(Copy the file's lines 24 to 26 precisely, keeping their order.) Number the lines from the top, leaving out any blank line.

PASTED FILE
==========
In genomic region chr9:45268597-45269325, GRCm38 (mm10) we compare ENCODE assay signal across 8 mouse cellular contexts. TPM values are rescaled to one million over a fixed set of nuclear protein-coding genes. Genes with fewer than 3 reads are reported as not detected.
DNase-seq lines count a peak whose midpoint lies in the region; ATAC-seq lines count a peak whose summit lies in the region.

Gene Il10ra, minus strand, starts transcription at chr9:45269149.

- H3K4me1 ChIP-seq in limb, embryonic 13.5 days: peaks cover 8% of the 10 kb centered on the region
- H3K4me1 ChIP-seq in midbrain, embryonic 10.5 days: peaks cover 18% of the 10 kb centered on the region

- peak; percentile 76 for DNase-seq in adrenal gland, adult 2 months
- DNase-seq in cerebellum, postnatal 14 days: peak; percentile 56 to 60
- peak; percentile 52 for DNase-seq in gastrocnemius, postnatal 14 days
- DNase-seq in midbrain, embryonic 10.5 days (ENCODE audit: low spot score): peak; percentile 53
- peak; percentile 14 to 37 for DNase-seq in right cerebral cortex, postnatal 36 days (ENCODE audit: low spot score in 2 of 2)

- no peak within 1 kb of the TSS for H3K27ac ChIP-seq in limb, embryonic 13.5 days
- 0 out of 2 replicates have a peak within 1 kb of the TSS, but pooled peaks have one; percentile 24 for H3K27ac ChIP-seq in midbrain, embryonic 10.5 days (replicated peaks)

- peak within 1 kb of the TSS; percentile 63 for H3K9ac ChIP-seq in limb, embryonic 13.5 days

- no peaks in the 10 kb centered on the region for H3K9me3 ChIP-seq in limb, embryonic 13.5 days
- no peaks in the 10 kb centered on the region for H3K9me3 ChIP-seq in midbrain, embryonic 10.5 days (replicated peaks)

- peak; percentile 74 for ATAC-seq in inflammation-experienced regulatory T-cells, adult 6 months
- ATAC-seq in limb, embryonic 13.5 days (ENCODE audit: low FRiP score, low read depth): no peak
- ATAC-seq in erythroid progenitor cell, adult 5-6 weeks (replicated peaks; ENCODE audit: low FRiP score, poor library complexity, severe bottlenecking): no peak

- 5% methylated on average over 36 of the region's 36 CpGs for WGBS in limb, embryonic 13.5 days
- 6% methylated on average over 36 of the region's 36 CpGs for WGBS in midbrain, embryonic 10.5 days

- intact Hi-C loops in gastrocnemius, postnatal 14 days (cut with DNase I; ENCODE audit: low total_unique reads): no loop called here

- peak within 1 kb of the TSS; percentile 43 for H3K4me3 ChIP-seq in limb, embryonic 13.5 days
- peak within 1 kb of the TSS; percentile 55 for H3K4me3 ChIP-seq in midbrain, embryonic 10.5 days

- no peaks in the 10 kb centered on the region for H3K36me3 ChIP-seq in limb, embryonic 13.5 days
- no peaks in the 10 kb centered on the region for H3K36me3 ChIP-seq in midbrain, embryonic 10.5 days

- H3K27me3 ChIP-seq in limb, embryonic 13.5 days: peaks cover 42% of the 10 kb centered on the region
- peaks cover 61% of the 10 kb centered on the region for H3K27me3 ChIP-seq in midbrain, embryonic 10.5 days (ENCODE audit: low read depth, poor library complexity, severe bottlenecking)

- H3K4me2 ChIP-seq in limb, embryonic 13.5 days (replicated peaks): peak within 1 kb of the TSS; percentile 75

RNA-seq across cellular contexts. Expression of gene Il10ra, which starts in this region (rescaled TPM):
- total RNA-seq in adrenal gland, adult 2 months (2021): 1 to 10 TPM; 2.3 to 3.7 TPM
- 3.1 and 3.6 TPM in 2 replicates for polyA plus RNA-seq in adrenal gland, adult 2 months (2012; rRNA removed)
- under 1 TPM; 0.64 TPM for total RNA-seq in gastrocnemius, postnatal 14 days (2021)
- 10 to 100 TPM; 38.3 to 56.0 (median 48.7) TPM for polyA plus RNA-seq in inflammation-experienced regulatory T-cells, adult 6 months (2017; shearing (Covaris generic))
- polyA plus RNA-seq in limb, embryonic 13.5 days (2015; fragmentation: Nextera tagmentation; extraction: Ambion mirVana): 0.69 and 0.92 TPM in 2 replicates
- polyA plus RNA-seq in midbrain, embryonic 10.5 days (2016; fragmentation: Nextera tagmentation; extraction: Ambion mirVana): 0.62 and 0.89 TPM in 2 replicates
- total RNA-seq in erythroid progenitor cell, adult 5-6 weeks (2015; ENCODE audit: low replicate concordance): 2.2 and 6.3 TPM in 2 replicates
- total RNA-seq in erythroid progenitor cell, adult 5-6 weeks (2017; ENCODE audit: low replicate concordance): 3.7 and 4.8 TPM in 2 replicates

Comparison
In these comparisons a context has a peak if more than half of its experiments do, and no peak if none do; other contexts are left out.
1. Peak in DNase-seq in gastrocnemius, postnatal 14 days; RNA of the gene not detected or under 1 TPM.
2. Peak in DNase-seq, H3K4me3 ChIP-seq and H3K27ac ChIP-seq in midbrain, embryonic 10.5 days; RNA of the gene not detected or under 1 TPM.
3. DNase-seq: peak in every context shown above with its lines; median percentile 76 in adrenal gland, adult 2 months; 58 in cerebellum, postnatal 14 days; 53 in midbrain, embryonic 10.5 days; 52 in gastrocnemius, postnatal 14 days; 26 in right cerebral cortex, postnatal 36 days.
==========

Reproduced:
- no peaks in the 10 kb centered on the region for H3K36me3 ChIP-seq in limb, embryonic 13.5 days
- no peaks in the 10 kb centered on the region for H3K36me3 ChIP-seq in midbrain, embryonic 10.5 days

- H3K27me3 ChIP-seq in limb, embryonic 13.5 days: peaks cover 42% of the 10 kb centered on the region